Nauta’s attorney Stanley Woodward said in a court filing that Department of Justice prosecutor Jay Bratt made a veiled threat to him by referencing his pending judicial application during a meeting at DOJ headquarters in August 2022, long before Nauta was indicted.

Bratt, at the time, asked Woodward to have his client cooperate with the government on its investigation while wielding a folder of information about Woodward’s application for a judge position, Woodward claimed. Woodward described the moment as a stunning quid pro quo.

Prosecutors have disputed the account and said Woodward suspiciously did not raise the issue until months later, when he learned Nauta was the target of a grand jury investigation.

Jim Trusty, a lawyer of three decades who represented Trump in the classified documents case for a year, said he knew Woodward to be honest and that Bratt’s alleged behavior showed prosecutors had developed an “ends justify the means” mentality with Trump.

He told the Washington Examiner that Cannon could issue a ruling on the incident at some point and that there was also an easy opportunity to confirm what transpired.

“There’s a very logical exploration that should take place, which is you also make the Department of Justice turn over … any and all communications about that meeting,” Trusty said, noting others present at it could corroborate what happened.

Trusty, who used to work on organized crime at DOJ, said Woodward’s case was one example of how his former employer was practicing “lawfare” in Florida. Another example, he said, included the unprecedented search of the former president’s home at Mar-a-Lago. He said it appeared to be a fishing expedition based on the initially vague inventory list the FBI produced from it. He also observed how the National Archives and Records Administration in 2022 made a first-ever criminal referral of Trump to the DOJ in coordination with President Joe Biden’s White House.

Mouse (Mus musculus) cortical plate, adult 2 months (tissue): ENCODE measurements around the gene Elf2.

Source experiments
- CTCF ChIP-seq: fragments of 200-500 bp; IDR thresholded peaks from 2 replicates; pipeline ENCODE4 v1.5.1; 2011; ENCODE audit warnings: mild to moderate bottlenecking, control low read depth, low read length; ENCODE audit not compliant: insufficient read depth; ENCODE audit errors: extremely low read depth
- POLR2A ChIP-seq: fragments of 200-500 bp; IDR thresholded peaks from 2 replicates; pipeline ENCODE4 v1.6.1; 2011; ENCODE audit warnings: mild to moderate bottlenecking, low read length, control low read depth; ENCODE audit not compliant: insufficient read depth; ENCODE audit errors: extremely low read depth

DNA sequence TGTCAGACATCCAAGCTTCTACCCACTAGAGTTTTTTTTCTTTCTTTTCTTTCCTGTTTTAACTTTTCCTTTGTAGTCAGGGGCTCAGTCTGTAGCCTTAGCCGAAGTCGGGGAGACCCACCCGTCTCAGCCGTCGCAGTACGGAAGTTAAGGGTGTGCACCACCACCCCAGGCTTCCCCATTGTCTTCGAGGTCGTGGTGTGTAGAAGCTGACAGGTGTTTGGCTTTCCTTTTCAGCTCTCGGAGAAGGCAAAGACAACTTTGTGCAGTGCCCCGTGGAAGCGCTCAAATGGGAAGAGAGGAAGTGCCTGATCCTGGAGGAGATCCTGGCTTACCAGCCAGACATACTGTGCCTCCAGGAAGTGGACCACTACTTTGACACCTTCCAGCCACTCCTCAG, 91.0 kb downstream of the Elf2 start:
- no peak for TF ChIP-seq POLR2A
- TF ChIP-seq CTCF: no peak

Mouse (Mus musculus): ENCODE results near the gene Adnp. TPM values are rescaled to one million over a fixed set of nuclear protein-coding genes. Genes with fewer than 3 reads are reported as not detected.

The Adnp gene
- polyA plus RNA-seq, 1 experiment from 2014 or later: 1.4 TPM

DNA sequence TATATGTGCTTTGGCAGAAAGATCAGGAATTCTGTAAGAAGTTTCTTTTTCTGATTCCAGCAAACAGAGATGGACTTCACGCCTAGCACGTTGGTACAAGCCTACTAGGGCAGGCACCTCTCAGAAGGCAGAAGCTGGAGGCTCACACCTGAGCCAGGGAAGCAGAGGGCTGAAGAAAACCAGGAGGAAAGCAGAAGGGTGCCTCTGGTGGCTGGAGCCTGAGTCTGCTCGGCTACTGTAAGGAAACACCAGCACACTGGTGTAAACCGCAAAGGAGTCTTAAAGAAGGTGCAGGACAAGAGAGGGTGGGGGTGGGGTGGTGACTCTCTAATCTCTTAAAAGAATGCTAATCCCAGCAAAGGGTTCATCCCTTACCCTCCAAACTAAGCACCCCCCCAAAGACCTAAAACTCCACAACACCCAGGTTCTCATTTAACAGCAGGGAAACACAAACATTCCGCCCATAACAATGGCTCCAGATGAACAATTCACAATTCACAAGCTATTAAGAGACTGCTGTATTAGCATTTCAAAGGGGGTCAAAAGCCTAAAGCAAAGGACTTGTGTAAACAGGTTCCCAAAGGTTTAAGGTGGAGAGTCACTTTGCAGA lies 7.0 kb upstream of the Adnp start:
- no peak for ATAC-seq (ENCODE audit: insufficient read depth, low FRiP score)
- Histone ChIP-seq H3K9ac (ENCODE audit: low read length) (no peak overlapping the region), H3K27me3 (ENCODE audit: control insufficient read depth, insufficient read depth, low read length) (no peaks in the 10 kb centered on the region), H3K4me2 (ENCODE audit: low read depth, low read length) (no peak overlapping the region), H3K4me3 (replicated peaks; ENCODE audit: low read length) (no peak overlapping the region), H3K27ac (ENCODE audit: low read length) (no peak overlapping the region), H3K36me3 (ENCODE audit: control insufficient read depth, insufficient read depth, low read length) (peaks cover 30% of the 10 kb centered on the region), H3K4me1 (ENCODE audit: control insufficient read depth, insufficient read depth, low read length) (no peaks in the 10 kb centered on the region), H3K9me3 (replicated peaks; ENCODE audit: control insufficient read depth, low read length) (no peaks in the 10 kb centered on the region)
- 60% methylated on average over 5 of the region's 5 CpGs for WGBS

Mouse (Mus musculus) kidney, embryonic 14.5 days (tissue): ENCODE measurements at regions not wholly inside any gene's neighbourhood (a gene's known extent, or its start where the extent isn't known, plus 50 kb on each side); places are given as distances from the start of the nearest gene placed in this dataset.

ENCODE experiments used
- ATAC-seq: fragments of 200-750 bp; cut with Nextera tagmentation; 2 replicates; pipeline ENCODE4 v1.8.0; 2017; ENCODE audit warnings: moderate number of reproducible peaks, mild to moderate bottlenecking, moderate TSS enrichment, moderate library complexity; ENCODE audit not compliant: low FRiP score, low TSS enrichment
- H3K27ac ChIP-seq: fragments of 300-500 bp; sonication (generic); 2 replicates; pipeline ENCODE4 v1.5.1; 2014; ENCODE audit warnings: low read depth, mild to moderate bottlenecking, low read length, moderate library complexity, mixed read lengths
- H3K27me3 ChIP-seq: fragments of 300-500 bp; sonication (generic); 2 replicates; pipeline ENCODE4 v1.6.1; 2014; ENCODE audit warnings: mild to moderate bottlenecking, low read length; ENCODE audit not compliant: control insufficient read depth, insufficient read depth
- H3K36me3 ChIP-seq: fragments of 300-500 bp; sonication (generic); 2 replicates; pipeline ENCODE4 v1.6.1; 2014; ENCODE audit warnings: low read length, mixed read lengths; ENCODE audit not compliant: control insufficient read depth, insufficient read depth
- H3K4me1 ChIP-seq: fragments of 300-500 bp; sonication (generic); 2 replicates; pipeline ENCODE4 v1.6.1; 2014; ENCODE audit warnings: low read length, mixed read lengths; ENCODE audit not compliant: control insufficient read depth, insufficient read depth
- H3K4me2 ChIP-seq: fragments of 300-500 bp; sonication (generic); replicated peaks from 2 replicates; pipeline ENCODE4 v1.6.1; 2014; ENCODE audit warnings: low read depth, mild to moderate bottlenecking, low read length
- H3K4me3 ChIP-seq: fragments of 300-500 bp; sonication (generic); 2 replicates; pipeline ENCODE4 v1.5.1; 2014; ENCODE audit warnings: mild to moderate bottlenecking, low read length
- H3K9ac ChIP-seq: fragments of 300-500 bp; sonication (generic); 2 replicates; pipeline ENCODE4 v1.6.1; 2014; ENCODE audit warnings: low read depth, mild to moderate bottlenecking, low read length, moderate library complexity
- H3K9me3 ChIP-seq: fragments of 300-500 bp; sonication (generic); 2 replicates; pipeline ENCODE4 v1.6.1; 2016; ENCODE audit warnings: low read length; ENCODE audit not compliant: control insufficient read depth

“The more inventive these prosecutors are, the more hyper-aggressive they are, the more there’s a chance that at the trial level or at the appellate level or the Supreme Court level, that people smell a rat and they say, ‘This is not our criminal justice system,'” Trusty said.

Trump’s dismissal arguments

Trump has filed several requests for Cannon to dismiss his charges, and some remain pending.

In the pending requests, defense attorneys argued the prosecution has been “selective and vindictive,” that Smith was unlawfully appointed as special counsel, and that the charges “stem from” Trump’s official acts as president.

Cannon has yet to rule on these three motions and has scheduled hearings to examine them further, signaling she is seriously considering them.

While Cannon has already denied Trump’s two other requests for dismissal, she left open the possibility that Trump could raise those concerns again in the future.

In one of the denied requests, Trump made the argument that he and many of his allies, such as the conservative legal group America First Legal, have most forcefully pushed: that Trump was authorized to possess the documents in question as his personal property under the Presidential Records Act.